Understanding the Steady Person

This week we continue with the second component of the Wow Factor: Competence, being good at what we do.

We are in the middle of our study on understanding human behavior and personalities, a competency that will benefit everyone looking to deliver the Wow Factor. We are using the DISC model as a simple and effective method of learning. You’ll want to read this post for a short introduction to DISC if you haven’t already.

Last week we looked a little closer at the Ior Inspiring personality.

This week we’re taking a closer look at the Sor Steady personality style. Looking at the graphs below, the type is found in the lower-right quadrant based on their answers to our two questions–they are reserved and people-oriented.


Common traits of an S-type


The S-type is the most common of the four, at an estimated 30-35% of the population. They are sweet and steady. They value peace and harmony above all else.

The S-type is often soft-spoken and agreeable. They use lower speaking volume and are less animated than the or types. The doesn’t want the spotlight and are usually hesitant to give their opinion.

S-types are naturally good listeners. They often intuitively sense the mood in social settings that others may miss. They like structure and a clearly defined task and may resist change or the unknown.

If you are not a S-type

If your primary personality type is any of the other three types, here are some helpful things to keep in mind when dealing with someone who is an S-type:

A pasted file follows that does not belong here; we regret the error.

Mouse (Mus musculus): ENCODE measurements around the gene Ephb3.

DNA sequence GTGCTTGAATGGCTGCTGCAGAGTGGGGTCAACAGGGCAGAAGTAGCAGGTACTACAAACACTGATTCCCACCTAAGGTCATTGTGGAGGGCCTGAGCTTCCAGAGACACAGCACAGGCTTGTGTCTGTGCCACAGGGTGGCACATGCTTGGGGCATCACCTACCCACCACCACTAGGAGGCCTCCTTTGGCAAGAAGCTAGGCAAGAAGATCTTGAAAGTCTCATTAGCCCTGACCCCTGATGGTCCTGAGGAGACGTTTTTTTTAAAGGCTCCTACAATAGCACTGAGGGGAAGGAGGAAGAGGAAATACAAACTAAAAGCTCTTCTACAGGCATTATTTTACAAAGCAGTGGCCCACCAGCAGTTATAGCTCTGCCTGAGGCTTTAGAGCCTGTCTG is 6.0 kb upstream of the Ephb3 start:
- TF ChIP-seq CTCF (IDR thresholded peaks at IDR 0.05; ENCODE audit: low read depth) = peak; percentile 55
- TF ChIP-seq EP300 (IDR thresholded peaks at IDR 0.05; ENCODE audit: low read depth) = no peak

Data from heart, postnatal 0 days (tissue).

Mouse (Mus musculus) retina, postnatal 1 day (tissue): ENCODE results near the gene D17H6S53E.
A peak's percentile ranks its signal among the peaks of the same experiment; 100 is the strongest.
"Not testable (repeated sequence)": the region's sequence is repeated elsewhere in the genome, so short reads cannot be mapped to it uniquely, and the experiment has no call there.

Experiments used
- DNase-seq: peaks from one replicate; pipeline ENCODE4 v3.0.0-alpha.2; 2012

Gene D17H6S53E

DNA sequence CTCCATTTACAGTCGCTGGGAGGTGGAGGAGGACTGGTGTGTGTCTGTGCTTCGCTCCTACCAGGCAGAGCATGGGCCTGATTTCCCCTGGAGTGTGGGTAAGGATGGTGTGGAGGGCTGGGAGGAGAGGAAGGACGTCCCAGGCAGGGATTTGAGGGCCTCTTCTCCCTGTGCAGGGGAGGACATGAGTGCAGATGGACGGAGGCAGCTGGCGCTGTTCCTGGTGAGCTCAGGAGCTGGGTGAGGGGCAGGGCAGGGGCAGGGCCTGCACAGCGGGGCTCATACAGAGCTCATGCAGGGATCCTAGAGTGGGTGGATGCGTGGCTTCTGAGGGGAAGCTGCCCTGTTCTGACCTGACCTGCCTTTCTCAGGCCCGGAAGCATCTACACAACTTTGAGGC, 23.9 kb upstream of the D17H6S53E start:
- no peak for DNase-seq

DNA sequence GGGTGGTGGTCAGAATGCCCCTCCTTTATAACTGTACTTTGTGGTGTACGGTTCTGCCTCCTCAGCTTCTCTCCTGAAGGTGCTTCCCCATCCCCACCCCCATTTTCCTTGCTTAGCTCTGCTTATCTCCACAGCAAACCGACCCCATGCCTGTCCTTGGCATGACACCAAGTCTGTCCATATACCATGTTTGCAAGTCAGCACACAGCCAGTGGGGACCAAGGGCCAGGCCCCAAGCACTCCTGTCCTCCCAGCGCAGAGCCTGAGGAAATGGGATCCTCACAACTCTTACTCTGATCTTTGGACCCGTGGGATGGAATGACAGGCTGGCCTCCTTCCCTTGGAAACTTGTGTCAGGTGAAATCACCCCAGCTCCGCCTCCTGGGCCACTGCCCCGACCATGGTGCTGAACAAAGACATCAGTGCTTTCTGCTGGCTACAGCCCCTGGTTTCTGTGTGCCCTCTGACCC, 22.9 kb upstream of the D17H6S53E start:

• soften your approach and your tone
  • slow down when speaking
  • give them time to adjust to change, don’t spring things on them
  • Always start with S language–warm and friendly

The last point is so important it’s worth stressing again: When in doubt, always start with the warm and friendly language of an type. The largest percentage of the population is S, and most people will appreciate it even if they are not an S!

If your primary personality type is S, here are some helpful things to keep in mind when dealing with people who are not:

  • change can be good and can provide an opportunity
  • be confident in your communication, don’t be afraid to speak up
  • it is ok to say “no”
  • being servant minded does not mean you have to be a sucker

This post is just skimming the surface of this personality type and the practical takeaways of understanding the S-type whether it is yourself, your spouse, a boss, coworkers, friends or clients.

I teach full-day Wow Factor workshops for organizations from coast-to-coast where we dive into this content much more thoroughly. If you would like to find out how I can come alongside your team and help them understand each other and communicate on a higher level, please reach out to me, either at alan@alanbracken.com or call me directly at 423-863-6257.

You can also click the discovery report link in the sidebar to the right to get your own DISC discovery report. Understanding yourself better than ever before is a great place to start developing your competence in the critical subject of understanding human behavior!

Next week we will learn more about the C: Cautious personality type!

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